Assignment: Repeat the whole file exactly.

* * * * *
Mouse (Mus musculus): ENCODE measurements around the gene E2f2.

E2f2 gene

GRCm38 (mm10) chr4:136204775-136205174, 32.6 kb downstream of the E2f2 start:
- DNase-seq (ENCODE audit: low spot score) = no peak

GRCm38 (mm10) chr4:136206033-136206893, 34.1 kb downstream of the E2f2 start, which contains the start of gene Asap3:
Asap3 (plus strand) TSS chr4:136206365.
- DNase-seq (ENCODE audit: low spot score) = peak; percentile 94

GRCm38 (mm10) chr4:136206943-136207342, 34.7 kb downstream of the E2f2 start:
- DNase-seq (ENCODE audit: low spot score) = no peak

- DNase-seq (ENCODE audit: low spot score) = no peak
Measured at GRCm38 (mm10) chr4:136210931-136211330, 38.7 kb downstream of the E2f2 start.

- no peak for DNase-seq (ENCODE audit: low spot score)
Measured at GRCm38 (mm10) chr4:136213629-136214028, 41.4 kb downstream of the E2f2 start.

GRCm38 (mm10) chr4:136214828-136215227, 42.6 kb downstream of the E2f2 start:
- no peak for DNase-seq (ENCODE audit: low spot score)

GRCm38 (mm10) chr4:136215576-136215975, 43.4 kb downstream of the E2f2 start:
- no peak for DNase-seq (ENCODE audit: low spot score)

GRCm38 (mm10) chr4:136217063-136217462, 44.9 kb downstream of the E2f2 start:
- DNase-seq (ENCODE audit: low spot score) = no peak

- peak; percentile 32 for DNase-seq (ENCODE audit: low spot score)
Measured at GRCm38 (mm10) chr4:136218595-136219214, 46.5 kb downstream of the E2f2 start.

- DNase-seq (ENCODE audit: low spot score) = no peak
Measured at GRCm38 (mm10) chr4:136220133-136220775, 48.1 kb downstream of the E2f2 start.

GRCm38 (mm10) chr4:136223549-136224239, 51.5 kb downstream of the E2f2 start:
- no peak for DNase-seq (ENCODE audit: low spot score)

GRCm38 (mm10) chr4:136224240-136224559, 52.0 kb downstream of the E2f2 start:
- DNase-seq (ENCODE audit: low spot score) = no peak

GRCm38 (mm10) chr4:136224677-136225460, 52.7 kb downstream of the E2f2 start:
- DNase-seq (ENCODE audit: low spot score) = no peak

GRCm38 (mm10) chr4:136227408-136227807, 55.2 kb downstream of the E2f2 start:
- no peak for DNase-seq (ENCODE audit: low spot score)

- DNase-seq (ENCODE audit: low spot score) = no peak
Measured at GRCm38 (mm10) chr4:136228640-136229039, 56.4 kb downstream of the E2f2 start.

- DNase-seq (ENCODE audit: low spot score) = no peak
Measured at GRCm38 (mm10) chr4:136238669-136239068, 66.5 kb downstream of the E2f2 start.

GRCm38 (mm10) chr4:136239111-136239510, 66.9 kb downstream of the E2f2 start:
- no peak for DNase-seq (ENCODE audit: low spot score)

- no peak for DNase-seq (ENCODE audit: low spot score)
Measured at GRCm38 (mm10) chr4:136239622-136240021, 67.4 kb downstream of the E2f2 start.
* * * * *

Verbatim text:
Mouse (Mus musculus): ENCODE measurements around the gene E2f2.

E2f2 gene

GRCm38 (mm10) chr4:136204775-136205174, 32.6 kb downstream of the E2f2 start:
- DNase-seq (ENCODE audit: low spot score) = no peak

GRCm38 (mm10) chr4:136206033-136206893, 34.1 kb downstream of the E2f2 start, which contains the start of gene Asap3:
Asap3 (plus strand) TSS chr4:136206365.
- DNase-seq (ENCODE audit: low spot score) = peak; percentile 94

GRCm38 (mm10) chr4:136206943-136207342, 34.7 kb downstream of the E2f2 start:
- DNase-seq (ENCODE audit: low spot score) = no peak

- DNase-seq (ENCODE audit: low spot score) = no peak
Measured at GRCm38 (mm10) chr4:136210931-136211330, 38.7 kb downstream of the E2f2 start.

- no peak for DNase-seq (ENCODE audit: low spot score)
Measured at GRCm38 (mm10) chr4:136213629-136214028, 41.4 kb downstream of the E2f2 start.

GRCm38 (mm10) chr4:136214828-136215227, 42.6 kb downstream of the E2f2 start:
- no peak for DNase-seq (ENCODE audit: low spot score)

GRCm38 (mm10) chr4:136215576-136215975, 43.4 kb downstream of the E2f2 start:
- no peak for DNase-seq (ENCODE audit: low spot score)

GRCm38 (mm10) chr4:136217063-136217462, 44.9 kb downstream of the E2f2 start:
- DNase-seq (ENCODE audit: low spot score) = no peak

- peak; percentile 32 for DNase-seq (ENCODE audit: low spot score)
Measured at GRCm38 (mm10) chr4:136218595-136219214, 46.5 kb downstream of the E2f2 start.

- DNase-seq (ENCODE audit: low spot score) = no peak
Measured at GRCm38 (mm10) chr4:136220133-136220775, 48.1 kb downstream of the E2f2 start.

GRCm38 (mm10) chr4:136223549-136224239, 51.5 kb downstream of the E2f2 start:
- no peak for DNase-seq (ENCODE audit: low spot score)

GRCm38 (mm10) chr4:136224240-136224559, 52.0 kb downstream of the E2f2 start:
- DNase-seq (ENCODE audit: low spot score) = no peak

GRCm38 (mm10) chr4:136224677-136225460, 52.7 kb downstream of the E2f2 start:
- DNase-seq (ENCODE audit: low spot score) = no peak

GRCm38 (mm10) chr4:136227408-136227807, 55.2 kb downstream of the E2f2 start:
- no peak for DNase-seq (ENCODE audit: low spot score)

- DNase-seq (ENCODE audit: low spot score) = no peak
Measured at GRCm38 (mm10) chr4:136228640-136229039, 56.4 kb downstream of the E2f2 start.

- DNase-seq (ENCODE audit: low spot score) = no peak
Measured at GRCm38 (mm10) chr4:136238669-136239068, 66.5 kb downstream of the E2f2 start.

GRCm38 (mm10) chr4:136239111-136239510, 66.9 kb downstream of the E2f2 start:
- no peak for DNase-seq (ENCODE audit: low spot score)

- no peak for DNase-seq (ENCODE audit: low spot score)
Measured at GRCm38 (mm10) chr4:136239622-136240021, 67.4 kb downstream of the E2f2 start.